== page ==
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In gaussian_kde from scipy library there are two methods to estimate the bandwidth, "scott" and "silverman"

The silverman rule of thumb is explained here and the equivalent function in R is provided here

So my question is, why the Silverman method in "gaussian_kde" doesn't look like same. You can see the code here . There is nothing about the variance and other stuff. the only parameters that the methods use is the dimension of the data !

Last but not least, I to have different number of bandwidth given the number of dimension. Each dimension should have its own bandwidth.

might be I am mistaken and this "silverman_factor" is not exactly silver man estimation. if so some one provide me how can I calculate the bandwidth using this library or other library in Python?

UPDATE

before going to the code, I would like to remind myself the Silverman's rule of thumb for bandwidth selection. So basically it is equal to 1,06*std*n**1/5 where std is standard deviation and n is the dimension of data.

here is a R impelentation

library(MASS) n.grid = 25

x = c(1, 9, 4, 10)
y = c(11, 3, 5, 7)
delta = c(bcv(x), bcv(y)) # 14.66375 11.78500
kde2d.xy <- kde2d(x, y, n = 25, h = delta)
FXY <- kde2d.xy$z + .Machine$double.eps
dx <- kde2d.xy$x[2] - kde2d.xy$x[1]
dy <- kde2d.xy$y[2] - kde2d.xy$y[1]
PXY <- FXY/(sum(FXY)*dx*dy)
PX <- rowSums(PXY)*dy
PY <- colSums(PXY)*dx
HXY <- -sum(PXY * log(PXY))*dx*dy #entropy

and the equivalent python code :

import numpy as np
import scipy.stats as stats
from scipy.stats.stats import pearsonr


def colSum(x):
    return sum(x)

def rowSum(x):
    return sum(x.T)

a = (1, 9, 4, 10)
b = (11, 3, 5, 7)
n = 25
tt = np.array( [ a, b ] )
rvs = tt.T

kde = stats.gaussian_kde(rvs.T, bw_method='silverman')
#~ kde = stats.gaussian_kde(rvs.T)
#~ kde.set_bandwidth(11)
kde.silverman_factor()

x_flat = np.r_[rvs[:,0].min():rvs[:,0].max():25j]
y_flat = np.r_[rvs[:,1].min():rvs[:,1].max():25j]

# Regular grid to evaluate kde upon
x,y = np.meshgrid(x_flat,y_flat)

grid_coords = np.append(x.reshape(-1,1),y.reshape(-1,1),axis=1)
z = kde(grid_coords.T)
z = z.reshape(n,n)

rho = pearsonr(a, b)[0]

FXY = z + np.finfo(np.float).eps
dx = x[0][2] - x[0][1]
dy = y[1][0] - y[0][0]
PXY = FXY/sum(sum(FXY))*dx*dy
PX = rowSum(PXY)*dy
PY = colSum(PXY)*dx
HXY = -sum(sum(PXY * np.log(PXY)))*dx*dy

print 'X : ' + str(a)
print 'Y : ' + str(b)
print 'bw : ' + str(kde.covariance_factor())
print kde.covariance
print 'entropy: ' + str(HXY)

         bw1     bw2    H
python   11.34   7.39   0.13
R        14.66   11.78  4.32

I also have to add from what @rroowwllaanndd said the actual silverman factor is calculated in _compute_covariance function and the bandwidth values are diagonal of kde_object.covariance matrix even though kde_object.silverman_factor() does not return these diagonals.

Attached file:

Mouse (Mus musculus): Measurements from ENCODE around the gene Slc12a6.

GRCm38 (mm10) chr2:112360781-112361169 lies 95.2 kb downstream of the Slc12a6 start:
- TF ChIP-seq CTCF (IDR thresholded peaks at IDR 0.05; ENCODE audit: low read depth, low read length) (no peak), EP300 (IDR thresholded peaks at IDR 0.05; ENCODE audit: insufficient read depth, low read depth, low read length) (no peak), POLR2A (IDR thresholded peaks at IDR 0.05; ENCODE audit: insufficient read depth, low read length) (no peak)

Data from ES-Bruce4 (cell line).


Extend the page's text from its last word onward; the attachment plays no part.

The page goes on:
It is also very confusing that when I feed the R code with band width values from python, the entropy is not comparable to the python's value.

library(MASS)
n.grid = 25

x = c(1, 9, 4, 10)
y = c(11, 3, 5, 7)
# delta = c(bcv(x), bcv(y))
delta = c(11.34, 7.39) # scipy bandwidth estimations from python code
kde2d.xy <- kde2d(x, y, n = n.grid, h = delta)
FXY <- kde2d.xy$z + .Machine$double.eps
dx <- kde2d.xy$x[2] - kde2d.xy$x[1]
dy <- kde2d.xy$y[2] - kde2d.xy$y[1]
PXY <- FXY/(sum(FXY)*dx*dy)
PX <- rowSums(PXY)*dy
PY <- colSums(PXY)*dx
HXY <- -sum(PXY * log(PXY))*dx*dy
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Actually, the Scipy implementation of the bandwidth estimate does depend on the variance of each data dimension.

In the original code that you've linked to the _compute_covariance method sets the covariance matrix for the Gaussian kernel as the product of the factor provided by calling either scotts_factor or silverman_factor and the data covariance.

So, in summary, it looks like what's being calculated is equivalent to the original formulae, but the calculation is decomposed such that the scotts_factor and silverman_factor functions just capture the portion of the calculation that is unique to those methods - which explains why it looks different to the R code.

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  • $\begingroup$ Still, I see only a little bit similarity between silverman_factor in python and the real code. 1) simply, I don't see anything in order of (-1/5) and no constant 4 * 1.06. 2) If my data set is in 2 dimension I expect to get 2 bandwidth but for a given 2*n data set (where n is number of observation) returns 1 value. 3) I will update my question with R code and python code and you can see the huge different ! $\endgroup$
    – Areza
    Jul 18 '13 at 15:30
  • $\begingroup$ Just to clarify, I meant that the calculation takes place in the _compute_covariance method. So if you've initialised a gaussian_kde object on a two-dimensional dataset D, via kde_object = gaussian_kde(D, bw_method='silverman'), the two bandwidth values you are looking for would be the diagonal elements of kde_object.covariance. $\endgroup$
    – rroowwllaanndd
    Jul 18 '13 at 15:44
  • $\begingroup$ However - you are right that the Python implementation is different to the R one in that it doesn't include the possiblity of using INTERQUARTILE_RANGE / 1.34 if it is less than the estimated standard deviation for a given dimension. It does, for the Silverman case, match the formula on Wikipedia though. $\endgroup$
    – rroowwllaanndd
    Jul 18 '13 at 15:52

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